Employer participation in the texas workers compensation system 2008 estimates
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Employer Participation in the Texas Workers’ Compensation System: 2008 Estimates. Texas Department of Insurance Workers’ Compensation Research and Evaluation Group September, 2008. Brief History of Non-subscription in Texas.

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Employer Participation in the Texas Workers’ Compensation System: 2008 Estimates

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Employer participation in the texas workers compensation system 2008 estimates

Employer Participation in the Texas Workers’ Compensation System: 2008 Estimates

Texas Department of Insurance

Workers’ Compensation

Research and Evaluation Group

September, 2008


Brief history of non subscription in texas

Brief History of Non-subscription in Texas

  • Private sector employers have been allowed the option of whether to purchase workers’ compensation (WC) insurance since 1913.

  • Texas is currently the only state that allows any private-sector employer the option of not purchasing WC insurance or become “non-subscribers” to the state WC system.

  • Several states’ laws have numerical exceptions that allow small private sector employers to be “non-subscribers.”

  • The first study in Texas to estimate the percentage of employers that are “non-subscribers” to the Texas WC system took place in 1993 with follow up studies conducted in 1995, 1996, 2001, 2004, 2006, and now 2008.


Presentation overview

Presentation Overview

  • Overall employer non-subscription rates and employee WC coverage rates;

  • Reasons why employers purchase workers’ compensation or become non-subscribers;

  • Satisfaction levels of Texas employers;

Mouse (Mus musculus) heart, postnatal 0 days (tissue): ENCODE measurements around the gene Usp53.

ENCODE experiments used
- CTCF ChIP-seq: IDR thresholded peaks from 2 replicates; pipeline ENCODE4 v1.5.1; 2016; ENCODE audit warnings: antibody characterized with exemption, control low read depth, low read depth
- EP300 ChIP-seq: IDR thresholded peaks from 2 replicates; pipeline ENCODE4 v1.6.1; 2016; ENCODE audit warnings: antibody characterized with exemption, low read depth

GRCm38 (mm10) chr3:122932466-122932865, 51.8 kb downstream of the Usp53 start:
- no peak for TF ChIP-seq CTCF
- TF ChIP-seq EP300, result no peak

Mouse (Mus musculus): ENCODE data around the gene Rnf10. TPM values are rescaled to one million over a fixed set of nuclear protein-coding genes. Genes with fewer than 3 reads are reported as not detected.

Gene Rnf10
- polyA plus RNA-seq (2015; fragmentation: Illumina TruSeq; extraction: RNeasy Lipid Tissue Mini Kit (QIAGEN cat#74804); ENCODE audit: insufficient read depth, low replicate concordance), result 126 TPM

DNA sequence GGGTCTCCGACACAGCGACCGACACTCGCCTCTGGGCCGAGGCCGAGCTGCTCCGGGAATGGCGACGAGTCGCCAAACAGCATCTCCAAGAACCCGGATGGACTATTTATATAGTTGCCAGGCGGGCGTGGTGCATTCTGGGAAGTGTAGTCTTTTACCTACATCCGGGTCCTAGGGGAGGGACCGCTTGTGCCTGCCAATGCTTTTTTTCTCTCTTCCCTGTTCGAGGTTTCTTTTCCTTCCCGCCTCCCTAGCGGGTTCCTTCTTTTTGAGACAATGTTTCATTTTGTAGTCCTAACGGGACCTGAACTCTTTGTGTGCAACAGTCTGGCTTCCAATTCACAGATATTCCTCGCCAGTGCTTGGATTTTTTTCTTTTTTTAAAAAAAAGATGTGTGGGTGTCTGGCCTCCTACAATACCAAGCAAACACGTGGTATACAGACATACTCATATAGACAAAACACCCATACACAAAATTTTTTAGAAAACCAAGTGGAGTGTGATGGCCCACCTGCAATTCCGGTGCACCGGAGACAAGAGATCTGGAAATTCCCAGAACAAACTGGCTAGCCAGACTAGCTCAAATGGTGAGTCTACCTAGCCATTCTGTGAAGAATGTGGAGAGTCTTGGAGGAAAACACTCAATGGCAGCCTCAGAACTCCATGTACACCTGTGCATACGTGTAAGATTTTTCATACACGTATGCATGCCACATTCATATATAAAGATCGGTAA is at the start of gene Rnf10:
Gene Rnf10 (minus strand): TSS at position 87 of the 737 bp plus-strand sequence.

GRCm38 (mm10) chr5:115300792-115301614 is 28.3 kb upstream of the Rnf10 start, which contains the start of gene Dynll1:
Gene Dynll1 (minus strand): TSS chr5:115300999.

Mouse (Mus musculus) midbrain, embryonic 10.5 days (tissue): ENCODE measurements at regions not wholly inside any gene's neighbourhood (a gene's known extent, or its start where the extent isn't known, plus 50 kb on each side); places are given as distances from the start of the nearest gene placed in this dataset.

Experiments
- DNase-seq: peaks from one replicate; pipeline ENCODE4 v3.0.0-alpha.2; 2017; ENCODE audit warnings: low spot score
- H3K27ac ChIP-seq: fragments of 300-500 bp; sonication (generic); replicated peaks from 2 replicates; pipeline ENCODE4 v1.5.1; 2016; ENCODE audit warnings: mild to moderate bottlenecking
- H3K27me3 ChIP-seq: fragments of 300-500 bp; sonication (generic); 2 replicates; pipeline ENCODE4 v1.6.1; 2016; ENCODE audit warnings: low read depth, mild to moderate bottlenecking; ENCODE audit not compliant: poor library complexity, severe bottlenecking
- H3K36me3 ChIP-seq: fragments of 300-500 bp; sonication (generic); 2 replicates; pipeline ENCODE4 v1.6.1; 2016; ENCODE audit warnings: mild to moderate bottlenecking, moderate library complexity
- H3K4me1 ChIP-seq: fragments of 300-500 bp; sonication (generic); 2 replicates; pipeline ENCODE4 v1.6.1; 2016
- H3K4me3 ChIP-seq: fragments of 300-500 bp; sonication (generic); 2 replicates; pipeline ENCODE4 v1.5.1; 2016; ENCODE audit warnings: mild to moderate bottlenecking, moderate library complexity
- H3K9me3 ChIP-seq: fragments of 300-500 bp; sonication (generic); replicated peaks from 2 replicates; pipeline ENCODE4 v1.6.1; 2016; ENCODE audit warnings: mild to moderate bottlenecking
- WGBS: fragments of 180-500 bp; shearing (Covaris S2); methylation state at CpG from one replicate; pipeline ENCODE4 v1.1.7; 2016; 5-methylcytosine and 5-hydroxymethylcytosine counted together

• Texas employers’ experiences with workers’ compensation insurance costs;

  • Benefits provided by non-subscribing employers;

  • Use of arbitration by non-subscribing employers; and

  • Employer knowledge of the 2005 Workers’ Compensation Reforms under HB 7.


Survey sample and administration

Survey Sample and Administration

  • TDI made slight modifications to the survey instrument first developed by the Research and Oversight Council on Workers’ Compensation (ROC)

  • TDI pulled a random probability sample (stratified by industry and employment size) of Texas employers from Texas Workforce Commission (TWC) data

  • TDI and the Public Policy Research Institute (PPRI) at Texas A&M University completed 2,585 interviews with year-round private sector Texas employers during June –August 2008

  • Employer non-subscription estimates have a +/- 2.4% margin of error at the 95% confidence interval


Employer participation in the texas workers compensation system 2008 estimates

Overall Non-subscription Estimates


Percentage of texas employers that are non subscribers 1993 2008

Percentage of Texas Employers That Are Non-subscribers, 1993-2008

Source: Survey of Employer Participation in the Texas Workers’ Compensation System, 1993 and 1995 estimates from the Texas Workers’ Compensation Research Center and the Public Policy Research Institute (PPRI) at Texas A&M University; 1996 and 2001 estimates from the Research and Oversight Council on Workers’ Compensation and PPRI; and 2004 - 2008 estimates from the Texas Department of Insurance Workers’ Compensation Research and Evaluation Group and PPRI.